We ran in to the same problem at our local school. It was more of an issue because the kids wore uniforms there. Anyway, my wife is a pediatric dermatologist and showed them the studies and they then let him wear a hat at recess. Some of the kids at the school also started to wear hats as did some of the teachers at recess. Needless to say, my kids get sunscreen everyday before school. We did run in to some issues with their friends who are much darker/latino/black/or mediterranean when they come to play, spend the night etc not used to putting on sunscreen. In fact one of my good friends who is black never knew he could get a sunburn until a couple of years ago when he got fried. Now he is a convert. It also helps if it is brought up in health class, science class, or PE as a one day topic. Irish skin
Hi- I was surprised by the lackluster responses you received. I am California born and raised and am super sun savvy. My son's preschool asks that we bring everyone to school with sunblock and they then reapply before heading outdoors. And my son will not head outside without his hat. I think more parents should take the sun more seriously. That said, here are some resources. I grew up in Davis and was particularly impressed by the Sun Safe City Program there.
http://www.sunsafecity.org/pages/417114/index.htm http://www.shadefoundation.org/index.php http://www.shadestructures.net/
love the sun but also my skin
Well as you can see from the responses you got, some people are with you and agree it's important and others are not. I don't think you will be terribly successful getting everyone, or even a majority, to change their behavior. Many people probably think ''Well we used to lie out in the sun with baby oil on and I never got cancer'', but they are apparently not aware that the ozone layer was thicker then and it provides less protection now. Anyway, what I recommend is that you work with the PTA rather than the school administration. Focus on making shade more available at your school, rather than trying to get kids to wear hats or parents to remember sunblock (not that these aren't worthy goals, just less likely to be successful.) Now is when many PTAs are allocating their budgets for next year, so if you can get the involved parents to see this as a priority this is a good time. You can approach it as a ''school beautification'' issue as well as a health one. Our elementary school has recently embarked on a ''shade project'', which was originally pitched as a health issue by concerned and involved parents. Our school lacks any shade whatsoever in the main play and outdoor eating areas. In addition to PTA funds, we applied for and received a couple grants including a good-sized one from Lowe's. Another source of potential resources is that the PTA is a partner with the American Cancer Society, so they may have some materials, resources, etc. In short, if you can get the officers of your PTA on board then you don't need to win any opinion polls among all the parents. Good luck! fm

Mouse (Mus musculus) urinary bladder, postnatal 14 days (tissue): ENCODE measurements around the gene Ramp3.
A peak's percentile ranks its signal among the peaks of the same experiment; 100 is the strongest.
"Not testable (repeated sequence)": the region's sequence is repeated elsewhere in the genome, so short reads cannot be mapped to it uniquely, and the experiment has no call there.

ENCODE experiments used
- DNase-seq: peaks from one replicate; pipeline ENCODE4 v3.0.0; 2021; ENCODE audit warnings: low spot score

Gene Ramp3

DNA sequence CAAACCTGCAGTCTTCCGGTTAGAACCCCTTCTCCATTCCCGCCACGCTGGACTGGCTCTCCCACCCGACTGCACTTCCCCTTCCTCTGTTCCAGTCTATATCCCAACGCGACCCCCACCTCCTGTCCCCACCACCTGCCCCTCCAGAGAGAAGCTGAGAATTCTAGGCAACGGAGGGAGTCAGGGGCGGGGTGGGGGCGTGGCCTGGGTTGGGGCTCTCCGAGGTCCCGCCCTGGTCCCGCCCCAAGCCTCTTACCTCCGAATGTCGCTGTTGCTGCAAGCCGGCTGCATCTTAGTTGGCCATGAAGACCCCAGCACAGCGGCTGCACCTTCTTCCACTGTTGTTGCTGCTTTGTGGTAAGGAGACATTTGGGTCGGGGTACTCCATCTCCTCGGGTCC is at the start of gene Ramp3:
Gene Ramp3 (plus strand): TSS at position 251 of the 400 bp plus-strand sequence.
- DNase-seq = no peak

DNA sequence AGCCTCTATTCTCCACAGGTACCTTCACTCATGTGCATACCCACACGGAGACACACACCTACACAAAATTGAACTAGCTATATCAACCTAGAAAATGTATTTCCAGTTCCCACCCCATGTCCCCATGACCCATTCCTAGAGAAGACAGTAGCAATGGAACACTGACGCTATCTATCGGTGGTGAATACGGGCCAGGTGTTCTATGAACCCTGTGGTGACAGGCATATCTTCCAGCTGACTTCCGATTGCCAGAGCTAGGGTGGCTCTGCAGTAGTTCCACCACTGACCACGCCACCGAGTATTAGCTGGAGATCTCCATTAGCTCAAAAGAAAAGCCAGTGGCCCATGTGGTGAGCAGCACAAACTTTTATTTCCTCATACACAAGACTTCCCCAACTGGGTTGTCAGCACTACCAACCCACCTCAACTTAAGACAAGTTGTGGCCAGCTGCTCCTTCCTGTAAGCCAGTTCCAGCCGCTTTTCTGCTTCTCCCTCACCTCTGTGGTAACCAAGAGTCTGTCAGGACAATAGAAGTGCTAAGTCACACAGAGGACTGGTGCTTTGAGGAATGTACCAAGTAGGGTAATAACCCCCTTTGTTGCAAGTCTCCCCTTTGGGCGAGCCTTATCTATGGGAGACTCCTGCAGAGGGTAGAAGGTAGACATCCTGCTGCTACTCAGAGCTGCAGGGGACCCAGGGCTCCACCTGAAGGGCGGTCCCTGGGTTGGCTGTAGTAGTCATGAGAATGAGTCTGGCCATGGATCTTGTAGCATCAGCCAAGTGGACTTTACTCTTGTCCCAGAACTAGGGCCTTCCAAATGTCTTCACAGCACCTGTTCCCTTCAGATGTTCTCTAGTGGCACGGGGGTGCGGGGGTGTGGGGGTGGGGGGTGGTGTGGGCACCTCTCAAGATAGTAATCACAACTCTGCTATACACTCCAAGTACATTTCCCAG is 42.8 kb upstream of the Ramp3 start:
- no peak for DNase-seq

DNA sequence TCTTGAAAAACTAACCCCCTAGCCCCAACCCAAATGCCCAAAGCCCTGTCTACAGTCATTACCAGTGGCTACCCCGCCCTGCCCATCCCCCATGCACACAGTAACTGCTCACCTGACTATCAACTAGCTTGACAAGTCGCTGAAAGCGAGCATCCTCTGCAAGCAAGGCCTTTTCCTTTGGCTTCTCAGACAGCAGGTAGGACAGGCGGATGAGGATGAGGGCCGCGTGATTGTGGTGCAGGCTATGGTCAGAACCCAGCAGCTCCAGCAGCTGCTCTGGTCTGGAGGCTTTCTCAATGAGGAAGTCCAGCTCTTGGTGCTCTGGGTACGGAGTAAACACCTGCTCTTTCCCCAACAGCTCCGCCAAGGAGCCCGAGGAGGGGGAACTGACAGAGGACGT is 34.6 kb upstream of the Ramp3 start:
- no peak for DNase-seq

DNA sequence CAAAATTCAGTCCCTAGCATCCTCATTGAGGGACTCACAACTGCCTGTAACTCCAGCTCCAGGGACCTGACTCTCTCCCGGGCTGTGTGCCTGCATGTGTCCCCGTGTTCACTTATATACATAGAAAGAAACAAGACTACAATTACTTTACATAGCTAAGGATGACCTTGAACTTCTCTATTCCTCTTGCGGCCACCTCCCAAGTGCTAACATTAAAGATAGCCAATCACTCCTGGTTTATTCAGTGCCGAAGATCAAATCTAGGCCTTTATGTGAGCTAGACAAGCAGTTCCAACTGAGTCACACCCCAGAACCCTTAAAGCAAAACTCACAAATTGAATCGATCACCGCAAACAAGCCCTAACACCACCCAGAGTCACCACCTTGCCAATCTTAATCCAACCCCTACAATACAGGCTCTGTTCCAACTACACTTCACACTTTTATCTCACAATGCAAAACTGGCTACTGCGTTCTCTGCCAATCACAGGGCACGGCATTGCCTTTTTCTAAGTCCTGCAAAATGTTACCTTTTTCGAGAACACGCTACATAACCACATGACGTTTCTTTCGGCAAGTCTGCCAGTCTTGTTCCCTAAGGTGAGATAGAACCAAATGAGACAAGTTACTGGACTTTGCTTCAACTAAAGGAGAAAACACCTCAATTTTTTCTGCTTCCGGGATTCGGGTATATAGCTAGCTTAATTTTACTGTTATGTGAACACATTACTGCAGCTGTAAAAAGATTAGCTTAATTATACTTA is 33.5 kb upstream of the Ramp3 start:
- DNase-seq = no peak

As an adult who has been very careful with sun exposure, it was a real shock to have operations on my face two years apart for melanoma insitu. I am always wondering when and if it will happen again. The damage was the result of sun exposure as a child, summers at the beach and playing outside. It will take adult supervision to establish habits of protection and prevention. This is an educational moment for parents, grandparents, guardians and school educators. Face is a road map
I trained my kids early on with a lot of explanations and never a short-cut around it, to absolutely use sunscreen all the time (every recess before coming out to the playground). My mom had melanoma & we are conscious of it. I always ask my kids' teachers to remind them to apply their sunscreen and the kids know to ask their teachers for help if needed. We never had a problem with it and had full support of our (Joaquin Miller) school. Maria
We are taking our 4 month old on a vacation and we will be in the sun and water quite a bit. Is it too early to bring her in a chlorinated pool? What kind of diapers should we use? Is it o.k. to use sunscreen? If so, does anyone have a good product to recommend? Thank you! sadie
We took our 3-month old on vacation to San Diego. Our pediatrician recommended Water Babies sunscreen, a hat, and the shade. He told us the baby wasn't old enough to go in the water yet, but that was at 3-months. If your pediatrician says it's okay, you can get special swimming diapers (even at Costco). Have fun!